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EACEA National Policies Platform


9. Youth and the World

9.7 Current debates and reforms

Last update: 28 November 2023
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  1. Forthcoming policy developments
  2. Ongoing debates

Forthcoming policy developments

The government is expected to publish a volunteering strategy for 2020-2025. However, the Working Draft of Volunteering Strategy 2020 – 2025 does not contain anything specifically related to Green Volunteering.


Ongoing debates 

In recent years there have been an increasing number of discussions, debates and actions by young people surrounding environmental issues. This includes debates around the need and methods to reduce negative impacts on the environment (such as carbon emissions, food waste, etc.) and how to increase positive sustainable actions (such as rubbish collections, tree planting, etc.).

Young people are calling on the Irish government to make climate action a priority. As part of an international movement, thousands of Irish students took part in school climate strikes and marches on the 15th of March 2019. The demonstrations protested governments’ alleged inaction regarding climate change. In Ireland, the events were organized by Irish secondary schools. The main protests took place in Dublin and Cork, with smaller demonstrations in other counties. It received much media attention and public debate. The then Minister for Communications, Climate Action and Environment, Richard Bruton TD, met with student protesters in Dublin.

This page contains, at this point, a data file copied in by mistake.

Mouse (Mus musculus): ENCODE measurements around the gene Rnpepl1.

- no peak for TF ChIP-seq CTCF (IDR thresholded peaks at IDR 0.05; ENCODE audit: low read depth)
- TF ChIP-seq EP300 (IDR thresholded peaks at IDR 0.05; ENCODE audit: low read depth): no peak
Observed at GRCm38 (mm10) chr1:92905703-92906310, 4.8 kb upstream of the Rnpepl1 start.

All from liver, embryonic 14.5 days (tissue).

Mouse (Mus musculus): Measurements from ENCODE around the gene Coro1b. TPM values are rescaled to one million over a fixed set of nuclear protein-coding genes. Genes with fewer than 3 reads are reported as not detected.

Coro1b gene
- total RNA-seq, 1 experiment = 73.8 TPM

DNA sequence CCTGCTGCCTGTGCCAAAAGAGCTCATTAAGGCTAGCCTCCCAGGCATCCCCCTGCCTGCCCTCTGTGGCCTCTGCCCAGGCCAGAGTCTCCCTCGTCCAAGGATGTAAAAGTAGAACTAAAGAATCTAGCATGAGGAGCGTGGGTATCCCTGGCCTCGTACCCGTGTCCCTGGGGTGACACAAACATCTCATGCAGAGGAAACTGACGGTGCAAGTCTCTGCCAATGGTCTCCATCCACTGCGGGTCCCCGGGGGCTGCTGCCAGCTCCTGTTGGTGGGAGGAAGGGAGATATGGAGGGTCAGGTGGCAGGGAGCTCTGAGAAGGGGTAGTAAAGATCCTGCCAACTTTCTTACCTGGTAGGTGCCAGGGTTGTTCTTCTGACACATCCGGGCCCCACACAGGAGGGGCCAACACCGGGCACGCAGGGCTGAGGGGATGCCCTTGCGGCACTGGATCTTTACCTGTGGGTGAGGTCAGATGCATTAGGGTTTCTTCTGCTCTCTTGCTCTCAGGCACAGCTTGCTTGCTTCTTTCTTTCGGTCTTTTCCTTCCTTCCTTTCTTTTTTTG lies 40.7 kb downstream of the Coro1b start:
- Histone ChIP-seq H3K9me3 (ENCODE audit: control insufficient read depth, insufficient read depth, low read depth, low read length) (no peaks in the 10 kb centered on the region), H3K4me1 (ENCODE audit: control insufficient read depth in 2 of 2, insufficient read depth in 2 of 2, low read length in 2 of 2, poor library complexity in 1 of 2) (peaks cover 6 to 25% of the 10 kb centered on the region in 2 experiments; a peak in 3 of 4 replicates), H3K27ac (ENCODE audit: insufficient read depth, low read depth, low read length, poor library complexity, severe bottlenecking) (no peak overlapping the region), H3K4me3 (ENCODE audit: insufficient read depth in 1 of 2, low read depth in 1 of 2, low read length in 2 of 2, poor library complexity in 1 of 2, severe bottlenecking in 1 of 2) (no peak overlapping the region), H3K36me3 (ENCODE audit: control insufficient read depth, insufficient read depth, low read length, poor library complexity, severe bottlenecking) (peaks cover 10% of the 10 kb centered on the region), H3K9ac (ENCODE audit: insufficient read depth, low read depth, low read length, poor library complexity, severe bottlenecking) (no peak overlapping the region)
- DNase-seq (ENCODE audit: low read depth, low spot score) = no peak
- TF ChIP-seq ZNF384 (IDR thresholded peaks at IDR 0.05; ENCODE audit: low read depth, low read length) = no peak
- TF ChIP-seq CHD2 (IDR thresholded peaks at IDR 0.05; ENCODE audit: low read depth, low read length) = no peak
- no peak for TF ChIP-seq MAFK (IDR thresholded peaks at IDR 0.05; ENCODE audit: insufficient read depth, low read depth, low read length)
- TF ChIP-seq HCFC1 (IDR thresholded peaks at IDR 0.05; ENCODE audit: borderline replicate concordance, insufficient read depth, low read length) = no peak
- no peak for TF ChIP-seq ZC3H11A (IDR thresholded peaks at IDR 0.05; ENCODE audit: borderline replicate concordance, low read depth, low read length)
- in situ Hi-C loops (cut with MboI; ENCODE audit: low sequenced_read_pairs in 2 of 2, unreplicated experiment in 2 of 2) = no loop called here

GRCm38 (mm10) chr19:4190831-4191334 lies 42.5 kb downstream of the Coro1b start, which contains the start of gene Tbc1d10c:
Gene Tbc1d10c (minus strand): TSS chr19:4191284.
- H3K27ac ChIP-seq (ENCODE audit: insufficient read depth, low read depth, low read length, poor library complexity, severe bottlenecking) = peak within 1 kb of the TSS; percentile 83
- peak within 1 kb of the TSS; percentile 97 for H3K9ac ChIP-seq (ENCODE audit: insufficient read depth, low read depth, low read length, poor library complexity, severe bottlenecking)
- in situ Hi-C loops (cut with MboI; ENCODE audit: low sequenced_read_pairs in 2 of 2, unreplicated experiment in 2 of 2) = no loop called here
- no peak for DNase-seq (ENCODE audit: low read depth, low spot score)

The Youth Manifesto on Climate Justice was created by the National Youth Council of Ireland’s Young People's Committee. The Manifesto was based on the findings from 2019's Climate Revolution Youth Summit, which included over 400 young people. The gathering and manifesto were created to give voice to young people’s ideas and concerns on Climate Change. Through the manifesto, young people call on the government to prioritize climate action and adapt a social justice lens to viewing climate action. The manifesto advocates for a socio-environmental transformation of the Irish economy.


The Youth Assembly on Climate (discussed in Chapter 9.3 Exchanges between young people and policymakers on global issues) have issued the following recommendations for action to stop climate breakdown:

  • From your corner store to your supermarket, we call on the house to incentivize and obligate the installation of glass doors on open refrigerators
  • For Ireland to ban the importation of fracked gas and invest solely in renewables
  • Implementing measures that will allow that Irish goods be both eco- sustainable and affordable in todays' Irish Market
  • Implement a tiered Tax on Emissions from large companies including those under capital ETS. This tax must be increased every year while threshold decreases, shifting the burden from individuals to corporations
  • Investment in industrial hemp processing facilities to provide a viable, sustainable, and alternative land use for farmers as well as employment in rural Ireland
  • A labelling and pricing system showing the climate impact of food products based on criteria such as impact of packaging and distance travelled
  • Ireland to outlaw acts of ecocide – being the widespread and systematic loss of ecosystems, including climate and cultural damage
  • Protect existing forests and make compulsory that at least 10% of all land owned for agricultural uses is dedicated to forestry
  • A targeted nationwide Information campaign to educate the population about the climate crisis regarding the causes, the effects, and the solutions
  • Mandatory "Sustainability" education from primary level to the workplace including a new compulsory Junior Cycle and optional Leaving Certificate subject.